Saturday, January 05, 2008
Report from the meetings
Economists. Hundreds of economists.
The football fans have finally outnumbered us, but up until this evening it wasn’t the case. In the hotels and on the streets you’d see these very puzzled looking football fans, with looks that said "did I come to the wrong town? In the wrong month? Something’s not right here." Economists are a very distinctive, nerdy looking bunch. Even now on Bourbon Street it looks like there must be fans for three teams: the Buckeyes, the Tigers, and the Fightin’ Optimizers.
There’ve been some very good sessions. I’ve tended to attend those on technology transfer and health care, but also attended one on the economics of markets for paid sex; it was particularly good. The most interesting paper in this session developed an economic explanation for the development of sexual reproduction, hermaphrodism, differentiated sexes, and gender. Fascinating stuff, and some has already made the biology journals.
Yes, football has nothing on this. Go, Econ, go!
What is the point of purchasing something you can have for free,
What is the general market-value an offer that you can have for free? And if you cannot even manage to have a generally free and available offer for free, but have to purchase it, what does it tell about the ACTUAL value of demand. Make the answer simple please, ya prostaya kazachka...NV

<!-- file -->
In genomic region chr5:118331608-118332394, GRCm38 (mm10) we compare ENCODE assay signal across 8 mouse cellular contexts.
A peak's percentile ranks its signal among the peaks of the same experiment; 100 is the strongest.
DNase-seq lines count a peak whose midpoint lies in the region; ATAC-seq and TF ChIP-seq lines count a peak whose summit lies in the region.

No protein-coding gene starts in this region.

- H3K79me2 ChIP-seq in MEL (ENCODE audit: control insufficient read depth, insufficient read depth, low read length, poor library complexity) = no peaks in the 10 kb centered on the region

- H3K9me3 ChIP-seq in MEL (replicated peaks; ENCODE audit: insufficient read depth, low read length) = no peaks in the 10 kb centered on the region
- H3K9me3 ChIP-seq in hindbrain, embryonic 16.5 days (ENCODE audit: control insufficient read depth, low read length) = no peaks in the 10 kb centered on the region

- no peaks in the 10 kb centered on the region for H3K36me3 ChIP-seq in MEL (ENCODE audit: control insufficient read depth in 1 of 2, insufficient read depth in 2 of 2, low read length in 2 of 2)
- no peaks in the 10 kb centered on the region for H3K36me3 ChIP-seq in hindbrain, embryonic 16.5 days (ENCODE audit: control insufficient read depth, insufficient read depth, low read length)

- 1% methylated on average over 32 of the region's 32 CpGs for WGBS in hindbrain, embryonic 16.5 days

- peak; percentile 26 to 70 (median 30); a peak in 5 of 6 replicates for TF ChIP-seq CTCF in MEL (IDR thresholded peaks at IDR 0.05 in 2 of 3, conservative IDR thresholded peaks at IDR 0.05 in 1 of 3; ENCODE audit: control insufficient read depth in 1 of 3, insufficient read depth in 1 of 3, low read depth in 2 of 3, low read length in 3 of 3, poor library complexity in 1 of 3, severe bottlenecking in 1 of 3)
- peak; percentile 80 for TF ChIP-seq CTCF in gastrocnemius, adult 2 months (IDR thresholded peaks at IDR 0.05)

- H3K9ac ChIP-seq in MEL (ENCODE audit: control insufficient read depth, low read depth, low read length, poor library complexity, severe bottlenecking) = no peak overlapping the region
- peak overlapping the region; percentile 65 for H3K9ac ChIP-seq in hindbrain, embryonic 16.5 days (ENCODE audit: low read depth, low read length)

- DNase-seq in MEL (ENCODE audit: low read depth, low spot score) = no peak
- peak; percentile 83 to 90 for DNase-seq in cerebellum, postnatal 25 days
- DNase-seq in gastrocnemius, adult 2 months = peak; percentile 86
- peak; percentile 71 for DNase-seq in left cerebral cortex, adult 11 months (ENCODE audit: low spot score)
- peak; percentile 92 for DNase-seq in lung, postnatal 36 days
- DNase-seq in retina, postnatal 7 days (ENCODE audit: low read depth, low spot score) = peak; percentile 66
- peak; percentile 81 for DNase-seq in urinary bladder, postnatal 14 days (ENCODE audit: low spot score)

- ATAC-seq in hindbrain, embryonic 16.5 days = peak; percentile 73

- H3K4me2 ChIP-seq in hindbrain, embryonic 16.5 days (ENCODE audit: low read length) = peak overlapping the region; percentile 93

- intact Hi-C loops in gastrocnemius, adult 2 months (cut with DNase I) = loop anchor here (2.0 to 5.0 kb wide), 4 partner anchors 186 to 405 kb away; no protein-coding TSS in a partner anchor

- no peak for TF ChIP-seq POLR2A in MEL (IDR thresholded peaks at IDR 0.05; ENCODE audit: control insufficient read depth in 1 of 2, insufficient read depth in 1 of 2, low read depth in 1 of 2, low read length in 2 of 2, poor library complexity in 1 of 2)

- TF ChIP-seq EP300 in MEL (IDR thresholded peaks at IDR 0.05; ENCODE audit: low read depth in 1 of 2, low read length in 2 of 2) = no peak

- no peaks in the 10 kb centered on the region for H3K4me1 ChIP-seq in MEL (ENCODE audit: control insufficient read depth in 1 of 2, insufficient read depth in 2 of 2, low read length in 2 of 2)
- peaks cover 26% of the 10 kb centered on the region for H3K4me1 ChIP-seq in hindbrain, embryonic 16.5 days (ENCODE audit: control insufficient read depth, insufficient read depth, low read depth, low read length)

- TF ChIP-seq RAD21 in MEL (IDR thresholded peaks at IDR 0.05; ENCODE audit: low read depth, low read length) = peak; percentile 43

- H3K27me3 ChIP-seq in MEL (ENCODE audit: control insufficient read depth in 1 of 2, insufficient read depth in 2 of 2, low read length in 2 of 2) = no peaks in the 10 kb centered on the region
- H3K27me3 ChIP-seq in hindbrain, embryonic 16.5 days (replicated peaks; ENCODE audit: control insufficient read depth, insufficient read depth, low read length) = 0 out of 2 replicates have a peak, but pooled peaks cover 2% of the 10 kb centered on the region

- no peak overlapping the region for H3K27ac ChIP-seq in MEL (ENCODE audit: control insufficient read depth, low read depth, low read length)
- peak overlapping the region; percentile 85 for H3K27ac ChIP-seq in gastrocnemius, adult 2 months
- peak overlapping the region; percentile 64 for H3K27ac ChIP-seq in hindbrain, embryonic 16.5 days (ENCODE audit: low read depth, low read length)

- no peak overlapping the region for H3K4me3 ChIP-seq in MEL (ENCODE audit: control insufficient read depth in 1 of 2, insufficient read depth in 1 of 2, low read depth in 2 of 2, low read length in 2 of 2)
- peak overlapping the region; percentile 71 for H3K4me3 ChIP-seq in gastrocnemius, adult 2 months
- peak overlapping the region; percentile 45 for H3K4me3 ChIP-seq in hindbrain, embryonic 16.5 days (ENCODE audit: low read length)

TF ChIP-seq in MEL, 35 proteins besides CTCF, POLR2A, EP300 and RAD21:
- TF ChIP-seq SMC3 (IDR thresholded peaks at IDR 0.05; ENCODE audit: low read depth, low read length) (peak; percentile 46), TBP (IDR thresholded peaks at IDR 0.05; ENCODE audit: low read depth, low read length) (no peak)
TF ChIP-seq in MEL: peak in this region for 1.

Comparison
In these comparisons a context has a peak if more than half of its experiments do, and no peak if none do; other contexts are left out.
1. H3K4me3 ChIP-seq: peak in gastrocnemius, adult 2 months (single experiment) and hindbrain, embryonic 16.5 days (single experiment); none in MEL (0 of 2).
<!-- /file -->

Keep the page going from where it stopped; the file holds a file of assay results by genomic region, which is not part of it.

A more serious answer is that it appears that (in the U.S. at least) prostitution is far less common than it used to be, for exactly the reason you mention -- apparently sex before or w/o marriage is much more common than it used to be. According to Steve Levitt (yes, the Freakonomics guy, he was one of the presenters) what's left in the market is more heavily weighted to the unusual and sometimes violent -- the sort of thing girlfriends would tend not to put up with.
BTW, I had additional convention reports ready, but transferred rooms at some point and ended up with a shaky internet connection that kept breaking when I tried to post.
It may well be that the world will never see these brilliant observations... much as it will never see the Chinese beer ad that urban legends say was once here. (Yanjing refused my demands for product placement fees. Grrr.)